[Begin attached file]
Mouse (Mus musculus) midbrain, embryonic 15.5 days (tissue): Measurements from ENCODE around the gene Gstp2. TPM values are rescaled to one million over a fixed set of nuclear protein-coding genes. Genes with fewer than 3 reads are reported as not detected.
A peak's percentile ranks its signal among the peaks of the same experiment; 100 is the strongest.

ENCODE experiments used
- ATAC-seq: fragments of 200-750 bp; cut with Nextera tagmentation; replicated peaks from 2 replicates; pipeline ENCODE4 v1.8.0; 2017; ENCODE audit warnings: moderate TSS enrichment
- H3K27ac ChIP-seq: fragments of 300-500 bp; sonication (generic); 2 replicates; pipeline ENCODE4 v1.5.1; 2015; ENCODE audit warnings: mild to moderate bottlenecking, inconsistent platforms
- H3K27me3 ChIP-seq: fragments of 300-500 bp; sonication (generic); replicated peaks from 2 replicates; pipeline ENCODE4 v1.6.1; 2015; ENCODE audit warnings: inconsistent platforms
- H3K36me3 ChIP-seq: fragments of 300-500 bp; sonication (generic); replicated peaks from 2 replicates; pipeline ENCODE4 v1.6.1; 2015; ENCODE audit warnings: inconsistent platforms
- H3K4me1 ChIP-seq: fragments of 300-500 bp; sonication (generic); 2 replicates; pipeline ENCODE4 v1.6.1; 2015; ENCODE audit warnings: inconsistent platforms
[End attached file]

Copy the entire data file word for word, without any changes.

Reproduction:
Mouse (Mus musculus) midbrain, embryonic 15.5 days (tissue): Measurements from ENCODE around the gene Gstp2. TPM values are rescaled to one million over a fixed set of nuclear protein-coding genes. Genes with fewer than 3 reads are reported as not detected.
A peak's percentile ranks its signal among the peaks of the same experiment; 100 is the strongest.

ENCODE experiments used
- ATAC-seq: fragments of 200-750 bp; cut with Nextera tagmentation; replicated peaks from 2 replicates; pipeline ENCODE4 v1.8.0; 2017; ENCODE audit warnings: moderate TSS enrichment
- H3K27ac ChIP-seq: fragments of 300-500 bp; sonication (generic); 2 replicates; pipeline ENCODE4 v1.5.1; 2015; ENCODE audit warnings: mild to moderate bottlenecking, inconsistent platforms
- H3K27me3 ChIP-seq: fragments of 300-500 bp; sonication (generic); replicated peaks from 2 replicates; pipeline ENCODE4 v1.6.1; 2015; ENCODE audit warnings: inconsistent platforms
- H3K36me3 ChIP-seq: fragments of 300-500 bp; sonication (generic); replicated peaks from 2 replicates; pipeline ENCODE4 v1.6.1; 2015; ENCODE audit warnings: inconsistent platforms
- H3K4me1 ChIP-seq: fragments of 300-500 bp; sonication (generic); 2 replicates; pipeline ENCODE4 v1.6.1; 2015; ENCODE audit warnings: inconsistent platforms